Targeting Taurine Transporter (TauT) for Cancer Immunotherapy of p53 Mutation Mediated Cancers – Molecular Basis and Preclinical Implication
Taurine transporter (TauT) has been identified as a target gene of p53 tumor suppressor. TauT is also found to be overexpressed in variety type of human cancers, such as leukemia. This study showed that expression of TauT was upregulated by c-Myc and c-Jun oncogenes. To explore whether blocking of TauT inhibits tumor development, the RNA interference (RNAi) and immune targeting approaches were tested in tumor cells in vitro and in p53 mutant mice in vivo. Knockdown of TauT expression by RNAi resulted in cell cycle G2 arrest and suppressed human breast cancer MCF-7 cells proliferation determined by colonies production and cell migration assays. Knockdown of TauT also rendered MCF-7 cells more susceptible to chemotherapeutic drug-induced apoptosis. An antibody specifically against TauT blocked taurine uptake and induced cell cycle G2 arrest leading to cell death of variety type of tumor cells without affecting the viability of normal mammalian cells. TauT peptide vaccination significantly increased median lifespan (1.5-fold) of the p53 null mice and rescued p53+/− mice by extending the median lifespan from 315 days to 621 days. Furthermore, single dose treatment of tumor-bearing (thymic lymphoma) p53 null mice with TauT peptide reduced tumor size by about 50% and significantly prolonged survival of these mice from average 7 days (after observing the thymic lymphoma) to 21 days. This finding demonstrates that a novel TauT peptide vaccine can delay, inhibit, and/or treat p53 mutation related spontaneous tumorigenesis in vivo. Therefore, TauT peptide may be used as a universal cancer vaccine to prevent and/or treat patients with p53 mutation-mediated cancers.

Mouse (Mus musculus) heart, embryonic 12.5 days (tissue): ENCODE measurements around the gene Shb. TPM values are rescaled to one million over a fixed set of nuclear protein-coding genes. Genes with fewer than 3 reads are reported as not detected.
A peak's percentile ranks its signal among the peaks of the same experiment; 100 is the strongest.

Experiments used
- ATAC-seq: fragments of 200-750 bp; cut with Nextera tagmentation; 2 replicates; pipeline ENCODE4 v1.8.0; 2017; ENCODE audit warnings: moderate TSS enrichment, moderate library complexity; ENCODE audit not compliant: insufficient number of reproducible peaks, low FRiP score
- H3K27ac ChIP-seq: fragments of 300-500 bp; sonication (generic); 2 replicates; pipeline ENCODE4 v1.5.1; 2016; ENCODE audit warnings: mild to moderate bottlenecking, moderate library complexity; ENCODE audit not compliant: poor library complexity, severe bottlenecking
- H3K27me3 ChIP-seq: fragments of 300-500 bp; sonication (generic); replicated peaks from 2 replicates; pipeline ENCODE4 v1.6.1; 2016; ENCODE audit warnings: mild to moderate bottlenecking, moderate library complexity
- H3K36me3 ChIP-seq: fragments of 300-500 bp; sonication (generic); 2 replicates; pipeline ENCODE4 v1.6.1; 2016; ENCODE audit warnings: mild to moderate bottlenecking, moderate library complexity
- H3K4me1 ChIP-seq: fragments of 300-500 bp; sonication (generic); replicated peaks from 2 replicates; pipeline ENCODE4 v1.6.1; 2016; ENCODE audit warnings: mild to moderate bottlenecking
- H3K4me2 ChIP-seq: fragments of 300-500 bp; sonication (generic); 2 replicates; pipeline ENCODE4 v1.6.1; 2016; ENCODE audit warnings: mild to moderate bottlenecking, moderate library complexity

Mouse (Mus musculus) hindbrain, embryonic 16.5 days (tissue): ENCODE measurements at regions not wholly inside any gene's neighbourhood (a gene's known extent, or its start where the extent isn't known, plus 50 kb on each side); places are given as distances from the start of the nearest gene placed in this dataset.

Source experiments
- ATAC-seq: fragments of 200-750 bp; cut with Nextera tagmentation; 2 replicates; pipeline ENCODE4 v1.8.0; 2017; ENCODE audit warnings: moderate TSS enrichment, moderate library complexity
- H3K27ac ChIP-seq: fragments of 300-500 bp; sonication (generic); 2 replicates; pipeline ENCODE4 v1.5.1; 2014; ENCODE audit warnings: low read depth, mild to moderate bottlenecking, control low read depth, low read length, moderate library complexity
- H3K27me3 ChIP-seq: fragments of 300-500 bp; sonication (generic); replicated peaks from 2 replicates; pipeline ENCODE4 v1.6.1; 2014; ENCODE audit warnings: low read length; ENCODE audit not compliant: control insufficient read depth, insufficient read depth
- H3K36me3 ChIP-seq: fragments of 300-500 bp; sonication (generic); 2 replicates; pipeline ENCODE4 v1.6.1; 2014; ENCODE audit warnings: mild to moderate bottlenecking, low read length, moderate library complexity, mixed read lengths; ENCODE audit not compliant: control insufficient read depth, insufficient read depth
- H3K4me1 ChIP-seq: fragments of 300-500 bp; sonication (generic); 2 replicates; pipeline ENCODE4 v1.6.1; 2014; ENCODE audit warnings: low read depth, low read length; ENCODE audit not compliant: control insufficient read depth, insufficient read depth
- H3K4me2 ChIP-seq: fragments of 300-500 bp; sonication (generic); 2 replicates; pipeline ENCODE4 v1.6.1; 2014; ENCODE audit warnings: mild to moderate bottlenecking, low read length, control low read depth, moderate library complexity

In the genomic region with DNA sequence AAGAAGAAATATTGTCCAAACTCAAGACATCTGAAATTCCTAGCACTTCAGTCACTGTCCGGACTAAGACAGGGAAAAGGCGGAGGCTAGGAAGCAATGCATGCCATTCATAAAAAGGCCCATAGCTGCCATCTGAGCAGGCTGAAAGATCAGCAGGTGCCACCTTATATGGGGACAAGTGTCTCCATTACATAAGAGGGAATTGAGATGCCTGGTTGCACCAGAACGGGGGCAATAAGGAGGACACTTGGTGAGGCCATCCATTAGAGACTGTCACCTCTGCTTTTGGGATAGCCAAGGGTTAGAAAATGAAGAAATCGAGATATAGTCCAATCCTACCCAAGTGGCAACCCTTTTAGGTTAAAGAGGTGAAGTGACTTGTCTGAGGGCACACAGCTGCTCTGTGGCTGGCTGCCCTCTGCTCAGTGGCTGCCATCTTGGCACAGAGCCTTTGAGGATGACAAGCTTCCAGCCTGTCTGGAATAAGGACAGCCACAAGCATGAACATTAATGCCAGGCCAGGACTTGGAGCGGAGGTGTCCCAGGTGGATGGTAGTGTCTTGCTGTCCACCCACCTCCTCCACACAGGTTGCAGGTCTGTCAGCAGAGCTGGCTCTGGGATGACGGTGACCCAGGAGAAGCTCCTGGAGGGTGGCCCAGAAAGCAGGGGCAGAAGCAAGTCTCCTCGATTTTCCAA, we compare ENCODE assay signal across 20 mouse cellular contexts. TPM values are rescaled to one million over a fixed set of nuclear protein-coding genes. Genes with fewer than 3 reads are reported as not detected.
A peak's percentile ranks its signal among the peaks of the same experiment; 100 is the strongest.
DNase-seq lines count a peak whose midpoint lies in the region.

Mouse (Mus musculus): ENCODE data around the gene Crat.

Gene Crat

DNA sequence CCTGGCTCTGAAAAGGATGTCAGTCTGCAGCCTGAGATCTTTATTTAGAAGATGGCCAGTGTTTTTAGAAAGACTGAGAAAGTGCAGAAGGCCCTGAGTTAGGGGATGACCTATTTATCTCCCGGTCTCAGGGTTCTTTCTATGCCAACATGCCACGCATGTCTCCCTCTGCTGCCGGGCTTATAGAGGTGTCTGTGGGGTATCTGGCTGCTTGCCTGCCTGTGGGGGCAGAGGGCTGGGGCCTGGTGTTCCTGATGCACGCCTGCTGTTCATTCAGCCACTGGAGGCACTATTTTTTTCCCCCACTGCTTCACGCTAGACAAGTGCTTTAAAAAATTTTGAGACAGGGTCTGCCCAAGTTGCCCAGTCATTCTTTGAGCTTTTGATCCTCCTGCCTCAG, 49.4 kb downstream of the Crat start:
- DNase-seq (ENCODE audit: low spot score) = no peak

KeywordsTauT TauT peptide Cancer immunotherapy p53
p53 tumor suppressor gene
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